Audit? Review? Compilation? Explaining the Difference to Clients
Audit, review, compilation…three words that have clear, distinct definitions to an independent auditor. But, to the general public, these words have a myriad of meanings. Most commonly, audit means something is verified and deemed absolutely correct. Review means they “looked at” or proofread something for errors. Compile means they gathered and organized some type of information. So, how do CPAs explain the differences between audited, reviewed and compiled financial statements?
When explaining the differences between the three service levels, providing the client with an accelerated course in audit terminology can be effective. Clearly point out the key characteristics of each service and clarify the tasks, purpose and end result. Identify the potential users of each type of financial report, the amount of time needed to complete each specific service and the price of each type of engagement. And, most importantly, explain the level of assurance provided by each service in layman’s terms. Because, at the end of the day, the client is purchasing assurance.
When defining an audit to a client, begin by explaining the overall purpose of the engagement. CPAs are trained to recite the fact that an audit provides an opinion on the fair presentation of the financial statements. But this definition is too technical for many clients. In order to provide guidance, an auditor needs to understand how the client defines an audit. When it comes to audits, many people have four primary beliefs: (1) the CPA will provide absolute assurance; (2) the CPA will find any and all errors; (3) the CPA is there to uncover fraud; and (4) a “clean audit” is a reflection of the client’s performance. These client misconceptions make it essential to define and explain the concept of reasonable assurance. Manage client expectations by explaining that absolute assurance only comes with an auditor examining every general ledger transaction. Discuss that auditors provide reasonable assurance because they only examine a calculated sample of transactions, and, therefore, absolute assurance is not attainable. Explain that because of the amount of procedures performed, the audit report provides a high-level — but not 100-percent — assurance that the financial statements do not have significant mistakes and a reader can place reasonable reliance on them.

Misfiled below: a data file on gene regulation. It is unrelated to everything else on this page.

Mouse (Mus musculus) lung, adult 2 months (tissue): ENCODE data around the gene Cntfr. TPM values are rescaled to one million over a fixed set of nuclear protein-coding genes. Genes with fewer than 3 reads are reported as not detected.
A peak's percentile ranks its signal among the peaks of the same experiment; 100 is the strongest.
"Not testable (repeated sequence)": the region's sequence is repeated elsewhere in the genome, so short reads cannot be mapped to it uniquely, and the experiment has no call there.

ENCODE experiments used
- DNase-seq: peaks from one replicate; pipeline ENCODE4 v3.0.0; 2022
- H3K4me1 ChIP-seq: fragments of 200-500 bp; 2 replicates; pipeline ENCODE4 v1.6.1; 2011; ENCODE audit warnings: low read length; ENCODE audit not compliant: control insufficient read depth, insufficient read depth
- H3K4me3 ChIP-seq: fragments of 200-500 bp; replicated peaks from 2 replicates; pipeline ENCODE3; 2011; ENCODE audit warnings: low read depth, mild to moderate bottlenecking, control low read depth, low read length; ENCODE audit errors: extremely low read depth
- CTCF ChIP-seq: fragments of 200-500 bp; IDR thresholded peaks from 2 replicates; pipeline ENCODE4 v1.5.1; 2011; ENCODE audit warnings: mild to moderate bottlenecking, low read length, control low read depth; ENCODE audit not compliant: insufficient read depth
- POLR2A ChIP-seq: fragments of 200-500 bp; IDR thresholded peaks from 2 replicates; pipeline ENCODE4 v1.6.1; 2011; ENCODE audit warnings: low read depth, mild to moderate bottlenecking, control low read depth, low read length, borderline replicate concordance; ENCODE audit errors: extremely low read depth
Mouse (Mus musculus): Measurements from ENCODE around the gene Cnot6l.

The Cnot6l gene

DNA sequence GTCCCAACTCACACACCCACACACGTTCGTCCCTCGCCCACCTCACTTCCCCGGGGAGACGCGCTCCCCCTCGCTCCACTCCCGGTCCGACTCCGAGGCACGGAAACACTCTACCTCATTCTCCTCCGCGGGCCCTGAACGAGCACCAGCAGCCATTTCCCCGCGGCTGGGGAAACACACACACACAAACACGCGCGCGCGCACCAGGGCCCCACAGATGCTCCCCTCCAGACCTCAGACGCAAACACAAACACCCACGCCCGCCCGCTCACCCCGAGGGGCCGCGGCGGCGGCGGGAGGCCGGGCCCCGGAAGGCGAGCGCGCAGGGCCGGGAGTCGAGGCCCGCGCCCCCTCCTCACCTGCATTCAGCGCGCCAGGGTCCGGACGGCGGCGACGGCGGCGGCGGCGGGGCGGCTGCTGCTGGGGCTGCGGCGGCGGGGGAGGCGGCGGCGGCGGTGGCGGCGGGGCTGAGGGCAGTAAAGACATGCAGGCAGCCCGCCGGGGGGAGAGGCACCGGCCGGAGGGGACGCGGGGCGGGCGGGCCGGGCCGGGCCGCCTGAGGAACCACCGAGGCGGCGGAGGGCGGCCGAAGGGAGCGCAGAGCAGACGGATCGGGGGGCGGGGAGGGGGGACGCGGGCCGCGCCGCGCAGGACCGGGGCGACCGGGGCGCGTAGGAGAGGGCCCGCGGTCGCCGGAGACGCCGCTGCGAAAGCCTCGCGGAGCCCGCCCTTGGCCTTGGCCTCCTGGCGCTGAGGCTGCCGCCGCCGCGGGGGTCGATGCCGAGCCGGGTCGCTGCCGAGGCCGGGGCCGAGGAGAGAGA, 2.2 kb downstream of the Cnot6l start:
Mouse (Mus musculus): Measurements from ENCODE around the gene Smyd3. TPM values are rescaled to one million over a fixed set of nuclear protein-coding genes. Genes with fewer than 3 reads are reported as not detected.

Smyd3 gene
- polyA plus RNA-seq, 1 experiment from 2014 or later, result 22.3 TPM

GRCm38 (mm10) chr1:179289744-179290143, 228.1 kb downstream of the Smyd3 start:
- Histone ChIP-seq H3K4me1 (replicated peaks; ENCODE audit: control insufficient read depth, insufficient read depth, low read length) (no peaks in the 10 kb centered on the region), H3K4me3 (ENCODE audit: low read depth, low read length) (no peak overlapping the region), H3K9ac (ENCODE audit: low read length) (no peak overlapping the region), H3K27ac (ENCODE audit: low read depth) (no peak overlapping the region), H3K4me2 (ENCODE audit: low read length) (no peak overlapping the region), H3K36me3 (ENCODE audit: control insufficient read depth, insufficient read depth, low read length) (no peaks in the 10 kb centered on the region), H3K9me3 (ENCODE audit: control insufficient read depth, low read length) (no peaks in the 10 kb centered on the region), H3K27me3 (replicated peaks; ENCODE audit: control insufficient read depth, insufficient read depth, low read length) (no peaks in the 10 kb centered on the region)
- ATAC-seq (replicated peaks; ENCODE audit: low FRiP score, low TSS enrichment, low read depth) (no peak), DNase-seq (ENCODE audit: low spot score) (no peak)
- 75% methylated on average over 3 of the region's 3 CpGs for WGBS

Explaining reviewed financial statements to a new client is a bit easier. Share with clients that, in order to issue a reviewed financial statement, CPAs perform some procedures, but the steps are not as in-depth as an audit because a lower level of assurance is being provided. Clients understand the word comparable, so explain that CPAs will compare financial information from various periods and analyze them. If the analysis highlights an item that requires additional discussion, the CPA will apply review procedures such as inquiry to learn more. Clients tend to understand the idea that if something “jumps out” at the CPA, more work will be done. Tell clients that a review report provides comfort to the user that the CPA is not aware of any material modifications that need to be made to the financial statements.
The client discussion about compilations is quite simple. Simply explain that, for this engagement, the CPA team will gather financial information they have created and assemble it in an acceptable financial statement format. It is the lowest level of service, and the CPA will not apply any procedures or provide assurance on the accuracy of the balances.
Just like the services themselves, explaining the differences between an audit, a review and a compilation takes more time as you move up the service ladder. If you provide clarity to the client using terminology they understand, the client not only learns the characteristics of each engagement but their appreciation of you as a service provider can also grow.
This article appeared in the September/October 2018 issue of New Jersey CPA magazine. Read the full issue.